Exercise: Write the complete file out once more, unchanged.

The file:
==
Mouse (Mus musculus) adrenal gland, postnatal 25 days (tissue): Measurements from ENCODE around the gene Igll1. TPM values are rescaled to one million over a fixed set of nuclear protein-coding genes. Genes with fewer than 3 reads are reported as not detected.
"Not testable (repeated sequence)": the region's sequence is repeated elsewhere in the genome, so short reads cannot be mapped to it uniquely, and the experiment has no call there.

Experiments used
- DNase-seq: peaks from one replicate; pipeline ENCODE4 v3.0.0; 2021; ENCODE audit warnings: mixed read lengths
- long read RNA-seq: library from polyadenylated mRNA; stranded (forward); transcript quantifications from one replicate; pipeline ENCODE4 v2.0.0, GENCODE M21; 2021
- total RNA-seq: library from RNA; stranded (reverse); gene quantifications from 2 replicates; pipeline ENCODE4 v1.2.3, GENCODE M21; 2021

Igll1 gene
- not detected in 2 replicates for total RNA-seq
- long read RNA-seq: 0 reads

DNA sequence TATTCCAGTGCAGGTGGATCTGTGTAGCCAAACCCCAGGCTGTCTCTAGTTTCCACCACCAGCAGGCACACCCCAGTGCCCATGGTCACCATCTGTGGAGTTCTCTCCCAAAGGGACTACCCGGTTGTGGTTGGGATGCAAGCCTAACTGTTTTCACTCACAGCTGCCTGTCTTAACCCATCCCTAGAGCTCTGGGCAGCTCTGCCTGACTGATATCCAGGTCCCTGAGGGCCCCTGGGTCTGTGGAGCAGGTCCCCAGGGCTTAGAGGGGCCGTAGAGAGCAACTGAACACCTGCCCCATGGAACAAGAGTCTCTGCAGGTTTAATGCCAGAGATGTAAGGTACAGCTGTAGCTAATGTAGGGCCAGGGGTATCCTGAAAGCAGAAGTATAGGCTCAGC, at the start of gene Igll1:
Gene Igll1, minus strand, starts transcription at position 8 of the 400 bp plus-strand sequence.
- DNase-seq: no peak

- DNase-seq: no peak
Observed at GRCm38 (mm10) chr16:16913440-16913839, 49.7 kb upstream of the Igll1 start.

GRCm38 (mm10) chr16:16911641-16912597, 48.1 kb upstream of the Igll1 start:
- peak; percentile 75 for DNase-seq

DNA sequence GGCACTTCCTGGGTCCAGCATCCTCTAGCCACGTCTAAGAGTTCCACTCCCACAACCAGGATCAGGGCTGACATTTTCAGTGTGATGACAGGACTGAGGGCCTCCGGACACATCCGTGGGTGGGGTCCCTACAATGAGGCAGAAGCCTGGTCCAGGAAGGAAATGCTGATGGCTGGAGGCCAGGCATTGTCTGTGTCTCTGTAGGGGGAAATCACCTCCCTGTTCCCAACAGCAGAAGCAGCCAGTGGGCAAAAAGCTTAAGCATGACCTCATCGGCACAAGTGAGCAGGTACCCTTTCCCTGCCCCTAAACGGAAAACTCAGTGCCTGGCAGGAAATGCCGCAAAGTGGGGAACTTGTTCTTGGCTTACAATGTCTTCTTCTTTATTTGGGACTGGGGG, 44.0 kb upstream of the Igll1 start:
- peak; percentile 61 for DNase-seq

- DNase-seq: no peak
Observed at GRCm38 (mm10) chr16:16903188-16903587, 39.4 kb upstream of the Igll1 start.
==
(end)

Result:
Mouse (Mus musculus) adrenal gland, postnatal 25 days (tissue): Measurements from ENCODE around the gene Igll1. TPM values are rescaled to one million over a fixed set of nuclear protein-coding genes. Genes with fewer than 3 reads are reported as not detected.
"Not testable (repeated sequence)": the region's sequence is repeated elsewhere in the genome, so short reads cannot be mapped to it uniquely, and the experiment has no call there.

Experiments used
- DNase-seq: peaks from one replicate; pipeline ENCODE4 v3.0.0; 2021; ENCODE audit warnings: mixed read lengths
- long read RNA-seq: library from polyadenylated mRNA; stranded (forward); transcript quantifications from one replicate; pipeline ENCODE4 v2.0.0, GENCODE M21; 2021
- total RNA-seq: library from RNA; stranded (reverse); gene quantifications from 2 replicates; pipeline ENCODE4 v1.2.3, GENCODE M21; 2021

Igll1 gene
- not detected in 2 replicates for total RNA-seq
- long read RNA-seq: 0 reads

DNA sequence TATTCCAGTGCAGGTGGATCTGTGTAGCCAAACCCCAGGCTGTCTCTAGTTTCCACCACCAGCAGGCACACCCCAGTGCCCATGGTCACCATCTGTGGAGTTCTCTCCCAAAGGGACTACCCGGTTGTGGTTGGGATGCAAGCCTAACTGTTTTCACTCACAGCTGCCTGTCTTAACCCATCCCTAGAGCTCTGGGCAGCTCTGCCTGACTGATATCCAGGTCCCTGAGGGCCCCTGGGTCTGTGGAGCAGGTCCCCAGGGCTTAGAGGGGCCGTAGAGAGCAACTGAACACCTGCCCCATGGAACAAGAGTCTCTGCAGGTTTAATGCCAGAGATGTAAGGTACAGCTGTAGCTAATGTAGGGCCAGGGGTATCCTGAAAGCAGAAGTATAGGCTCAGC, at the start of gene Igll1:
Gene Igll1, minus strand, starts transcription at position 8 of the 400 bp plus-strand sequence.
- DNase-seq: no peak

- DNase-seq: no peak
Observed at GRCm38 (mm10) chr16:16913440-16913839, 49.7 kb upstream of the Igll1 start.

GRCm38 (mm10) chr16:16911641-16912597, 48.1 kb upstream of the Igll1 start:
- peak; percentile 75 for DNase-seq

DNA sequence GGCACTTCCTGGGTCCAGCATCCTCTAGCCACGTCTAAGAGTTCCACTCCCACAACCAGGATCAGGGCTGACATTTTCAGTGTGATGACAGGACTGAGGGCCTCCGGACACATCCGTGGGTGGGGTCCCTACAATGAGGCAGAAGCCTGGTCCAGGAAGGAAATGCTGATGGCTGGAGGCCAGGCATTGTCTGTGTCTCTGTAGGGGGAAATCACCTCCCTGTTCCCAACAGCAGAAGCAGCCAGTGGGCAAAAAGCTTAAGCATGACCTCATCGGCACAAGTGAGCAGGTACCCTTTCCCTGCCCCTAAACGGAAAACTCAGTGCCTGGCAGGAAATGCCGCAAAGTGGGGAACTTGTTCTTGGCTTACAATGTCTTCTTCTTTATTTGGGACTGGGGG, 44.0 kb upstream of the Igll1 start:
- peak; percentile 61 for DNase-seq

- DNase-seq: no peak
Observed at GRCm38 (mm10) chr16:16903188-16903587, 39.4 kb upstream of the Igll1 start.